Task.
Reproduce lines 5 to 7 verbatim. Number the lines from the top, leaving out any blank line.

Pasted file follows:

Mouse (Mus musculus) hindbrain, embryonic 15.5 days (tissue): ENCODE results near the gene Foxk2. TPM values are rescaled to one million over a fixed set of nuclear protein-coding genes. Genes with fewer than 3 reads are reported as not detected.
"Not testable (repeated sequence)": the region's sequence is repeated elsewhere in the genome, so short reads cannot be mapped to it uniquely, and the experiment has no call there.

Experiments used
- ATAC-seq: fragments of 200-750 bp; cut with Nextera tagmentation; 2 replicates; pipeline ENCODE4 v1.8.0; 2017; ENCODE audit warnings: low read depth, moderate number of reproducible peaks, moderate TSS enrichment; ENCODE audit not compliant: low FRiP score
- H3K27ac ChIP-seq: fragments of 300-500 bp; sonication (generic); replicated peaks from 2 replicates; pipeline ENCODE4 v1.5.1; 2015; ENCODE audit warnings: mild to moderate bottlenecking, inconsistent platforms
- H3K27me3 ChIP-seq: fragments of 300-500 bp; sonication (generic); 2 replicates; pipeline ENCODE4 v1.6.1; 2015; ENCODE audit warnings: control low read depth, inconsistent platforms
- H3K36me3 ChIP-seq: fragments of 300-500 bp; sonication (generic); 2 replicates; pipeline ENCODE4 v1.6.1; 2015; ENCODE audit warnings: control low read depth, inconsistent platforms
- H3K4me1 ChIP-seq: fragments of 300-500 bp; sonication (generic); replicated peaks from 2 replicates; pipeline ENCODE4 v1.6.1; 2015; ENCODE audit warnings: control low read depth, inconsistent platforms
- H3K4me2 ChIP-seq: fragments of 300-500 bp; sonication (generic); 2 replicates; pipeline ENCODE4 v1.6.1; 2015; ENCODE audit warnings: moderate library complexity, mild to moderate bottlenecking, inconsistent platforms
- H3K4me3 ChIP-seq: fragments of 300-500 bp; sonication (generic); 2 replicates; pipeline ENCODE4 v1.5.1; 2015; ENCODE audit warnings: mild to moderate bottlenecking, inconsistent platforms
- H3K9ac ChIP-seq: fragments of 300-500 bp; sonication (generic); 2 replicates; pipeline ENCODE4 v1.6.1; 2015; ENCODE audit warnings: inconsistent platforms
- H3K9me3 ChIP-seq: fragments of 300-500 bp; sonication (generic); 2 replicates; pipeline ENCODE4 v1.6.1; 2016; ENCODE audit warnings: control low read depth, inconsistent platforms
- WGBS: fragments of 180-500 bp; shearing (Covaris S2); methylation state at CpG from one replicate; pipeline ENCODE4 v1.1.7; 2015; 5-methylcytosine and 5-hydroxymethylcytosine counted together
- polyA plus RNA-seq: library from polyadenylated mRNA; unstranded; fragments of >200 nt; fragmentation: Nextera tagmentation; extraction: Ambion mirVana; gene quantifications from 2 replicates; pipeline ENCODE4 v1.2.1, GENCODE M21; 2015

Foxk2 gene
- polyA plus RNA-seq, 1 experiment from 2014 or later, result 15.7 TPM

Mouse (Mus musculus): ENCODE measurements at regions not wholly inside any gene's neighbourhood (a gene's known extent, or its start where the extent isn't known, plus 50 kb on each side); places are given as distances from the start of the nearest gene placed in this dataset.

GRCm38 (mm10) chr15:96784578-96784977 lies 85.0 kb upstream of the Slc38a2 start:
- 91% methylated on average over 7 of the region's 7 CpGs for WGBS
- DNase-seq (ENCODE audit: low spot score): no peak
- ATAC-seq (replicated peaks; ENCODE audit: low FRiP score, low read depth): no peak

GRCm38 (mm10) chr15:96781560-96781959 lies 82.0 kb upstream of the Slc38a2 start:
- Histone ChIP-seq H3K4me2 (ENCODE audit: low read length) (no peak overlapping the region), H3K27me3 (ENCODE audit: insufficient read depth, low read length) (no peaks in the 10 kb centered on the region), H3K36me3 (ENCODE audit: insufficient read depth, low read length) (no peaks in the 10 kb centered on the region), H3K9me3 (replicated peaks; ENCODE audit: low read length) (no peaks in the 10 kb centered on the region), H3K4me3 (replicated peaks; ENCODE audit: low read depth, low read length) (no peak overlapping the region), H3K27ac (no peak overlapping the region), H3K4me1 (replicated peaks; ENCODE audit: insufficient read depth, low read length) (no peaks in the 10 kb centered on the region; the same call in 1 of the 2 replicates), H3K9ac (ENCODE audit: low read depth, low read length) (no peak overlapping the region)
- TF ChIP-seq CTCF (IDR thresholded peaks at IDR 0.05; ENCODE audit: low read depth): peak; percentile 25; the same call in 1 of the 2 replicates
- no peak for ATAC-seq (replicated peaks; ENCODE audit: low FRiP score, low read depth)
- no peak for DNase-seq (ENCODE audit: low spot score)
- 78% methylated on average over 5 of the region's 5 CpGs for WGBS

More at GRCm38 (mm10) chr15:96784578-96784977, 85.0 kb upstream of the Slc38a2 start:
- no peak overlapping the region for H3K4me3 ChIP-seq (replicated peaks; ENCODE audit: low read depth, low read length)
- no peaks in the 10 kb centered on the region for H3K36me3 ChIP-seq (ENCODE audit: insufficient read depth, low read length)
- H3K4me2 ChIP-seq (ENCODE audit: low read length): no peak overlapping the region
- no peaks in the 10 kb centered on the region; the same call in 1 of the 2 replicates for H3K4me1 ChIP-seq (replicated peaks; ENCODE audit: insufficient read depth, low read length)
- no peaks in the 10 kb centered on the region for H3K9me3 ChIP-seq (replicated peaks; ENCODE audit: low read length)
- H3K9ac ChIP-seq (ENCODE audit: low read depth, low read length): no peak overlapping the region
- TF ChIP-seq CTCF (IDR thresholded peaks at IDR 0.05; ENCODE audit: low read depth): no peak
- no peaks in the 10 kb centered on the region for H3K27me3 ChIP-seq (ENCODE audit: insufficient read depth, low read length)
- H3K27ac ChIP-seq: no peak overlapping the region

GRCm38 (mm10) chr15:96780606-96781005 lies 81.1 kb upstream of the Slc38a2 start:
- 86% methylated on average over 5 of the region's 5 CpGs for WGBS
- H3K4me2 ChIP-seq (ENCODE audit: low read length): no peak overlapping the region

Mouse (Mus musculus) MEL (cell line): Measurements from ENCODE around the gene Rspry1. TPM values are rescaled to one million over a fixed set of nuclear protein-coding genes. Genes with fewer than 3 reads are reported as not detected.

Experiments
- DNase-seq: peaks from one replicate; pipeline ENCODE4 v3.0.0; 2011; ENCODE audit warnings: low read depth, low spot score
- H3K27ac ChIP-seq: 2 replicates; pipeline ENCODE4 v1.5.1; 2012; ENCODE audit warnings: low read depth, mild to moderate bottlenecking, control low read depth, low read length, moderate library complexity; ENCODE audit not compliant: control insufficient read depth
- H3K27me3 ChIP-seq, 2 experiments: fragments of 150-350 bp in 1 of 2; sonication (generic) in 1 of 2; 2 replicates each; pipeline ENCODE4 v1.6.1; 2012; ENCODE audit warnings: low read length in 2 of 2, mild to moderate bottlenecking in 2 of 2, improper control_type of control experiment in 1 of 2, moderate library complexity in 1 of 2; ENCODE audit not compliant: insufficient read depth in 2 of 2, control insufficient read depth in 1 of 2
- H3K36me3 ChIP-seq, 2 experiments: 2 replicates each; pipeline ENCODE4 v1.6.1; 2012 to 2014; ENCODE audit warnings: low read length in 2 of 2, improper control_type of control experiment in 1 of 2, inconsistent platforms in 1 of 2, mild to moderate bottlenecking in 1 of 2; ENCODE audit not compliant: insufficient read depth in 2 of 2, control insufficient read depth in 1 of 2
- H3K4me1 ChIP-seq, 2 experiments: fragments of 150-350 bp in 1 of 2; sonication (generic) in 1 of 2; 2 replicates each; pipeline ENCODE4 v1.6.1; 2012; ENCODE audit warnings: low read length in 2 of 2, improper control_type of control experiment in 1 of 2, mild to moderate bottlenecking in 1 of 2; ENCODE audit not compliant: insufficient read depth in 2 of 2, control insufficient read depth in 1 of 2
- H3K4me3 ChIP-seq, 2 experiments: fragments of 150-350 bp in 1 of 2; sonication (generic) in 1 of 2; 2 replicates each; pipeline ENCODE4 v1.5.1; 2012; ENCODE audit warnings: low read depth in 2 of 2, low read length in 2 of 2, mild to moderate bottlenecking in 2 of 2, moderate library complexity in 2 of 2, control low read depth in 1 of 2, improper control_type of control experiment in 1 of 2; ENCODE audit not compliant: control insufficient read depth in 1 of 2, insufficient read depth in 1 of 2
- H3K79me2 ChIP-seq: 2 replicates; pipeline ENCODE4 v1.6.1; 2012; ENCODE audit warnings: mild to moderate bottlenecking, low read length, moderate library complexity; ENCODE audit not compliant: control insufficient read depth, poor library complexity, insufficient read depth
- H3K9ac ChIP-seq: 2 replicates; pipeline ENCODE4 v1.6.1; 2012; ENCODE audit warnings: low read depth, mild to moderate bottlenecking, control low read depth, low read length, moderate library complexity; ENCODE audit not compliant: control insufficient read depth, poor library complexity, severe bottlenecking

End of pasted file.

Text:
- H3K27ac ChIP-seq: fragments of 300-500 bp; sonication (generic); replicated peaks from 2 replicates; pipeline ENCODE4 v1.5.1; 2015; ENCODE audit warnings: mild to moderate bottlenecking, inconsistent platforms
- H3K27me3 ChIP-seq: fragments of 300-500 bp; sonication (generic); 2 replicates; pipeline ENCODE4 v1.6.1; 2015; ENCODE audit warnings: control low read depth, inconsistent platforms
- H3K36me3 ChIP-seq: fragments of 300-500 bp; sonication (generic); 2 replicates; pipeline ENCODE4 v1.6.1; 2015; ENCODE audit warnings: control low read depth, inconsistent platforms